Can money have a negative effect on happiness?

About a year ago I was part of a liberty fund colloquium at PERC. At one point the discussion turned to the issue of how important money was in achieving happiness. I don’t recall the exact context, but I believe we had been discussing limitations of using the market system to solve environmental problems. The concern was that the market system failed to capture the full value of certain goods.

The consensus among the discussants was that happiness was one such example of when the market failed.

I had to bite my tongue when this was said. Never mind the empirical research showing the relationship between income and happiness.  I was biting my tongue because most of the discussants were wealthy individuals. The marginal dollar might have mattered little to my fellow discussants, but that was because they had not lived through poverty. Getting ten dollars can change your mood immensely when it is the difference between paying the rent or having to sleep on skid row.

I had forgotten about the incident until I read Grigorev’s story and I started to ask myself if I was happy. On second thought, happy might not be the best term. Satisfied? Comfortable? Content? Safe?

It isn’t a question I’ve had the chance to ponder on much. As a rule of thumb I spend most of my day worrying about money. When I was young I worried about whether my parents had enough money to pay the bills till the next paycheck came in. I often damned myself for not being able to work – the United States’ child labor laws are plain stupid. Even when I grew up, and my family’s finances improved slightly, thinking about money became my obsession as I took more and more economics classes. In my mind money and happiness are so strongly linked that if asked how my day is going I think about how much money I’ve made (or lost) since waking up.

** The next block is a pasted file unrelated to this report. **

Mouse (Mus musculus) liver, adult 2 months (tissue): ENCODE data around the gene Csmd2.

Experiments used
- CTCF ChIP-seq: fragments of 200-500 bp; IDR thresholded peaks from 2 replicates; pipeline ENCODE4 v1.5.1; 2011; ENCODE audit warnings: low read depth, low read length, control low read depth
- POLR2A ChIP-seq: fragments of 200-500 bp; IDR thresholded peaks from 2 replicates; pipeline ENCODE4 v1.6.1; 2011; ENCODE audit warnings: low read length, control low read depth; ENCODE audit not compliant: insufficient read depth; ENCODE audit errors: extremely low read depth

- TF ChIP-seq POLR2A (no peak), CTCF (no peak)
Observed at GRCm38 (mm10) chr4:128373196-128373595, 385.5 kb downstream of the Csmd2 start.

After thinking about it for a week I’ve come to the conclusion that I was wrong about money’s effect on happiness. My summer job pays well enough and my bank account has never been so full. I am not happier for it though. To the contrary, I have fallen into a bout of depression. It is hard to explain, but it is what it is. After paying for the essentials (rent and food), a few luxuries, and stashing away some rainy day savings I just don’t know what to do with extra money and it makes me uncomfortable. I think I could live a comfortable life on a budget of $12,000~15,000 annually, a bit above world average income.

I knew that the effect of money on happiness was diminishing, hence my fellow discussants waving away the importance of money on happiness. I however never thought that money might have a negative effect on happiness.

For the time being I have quit my summer job and given away my extra cash to family members whose returns are still positive. Hopefully once the school year starts, and I return to being near the poverty line, my depression will be replaced by happiness.

Has anyone else had a similar experience? Or am I an outlier? Alternatively, what are you all spending your money on?

2 thoughts on “Can money have a negative effect on happiness?

  1. Money can’t buy you happiness, but they can buy things and services, which makes you happier, though I don’t think that it’s a good way to feel yourself better.

    “I could live a comfortable life on a budget of $12,000~15,000 annually” – for ones who curious, in Russia you can live a comfortable life with some luxuries, car, bills payed, 2-times-a-year-vacation with average salary ~$800-900 per month. And it’s true in big cities such as Moscow or Saint-Petersburg. In small towns it’s lower due to low prices.

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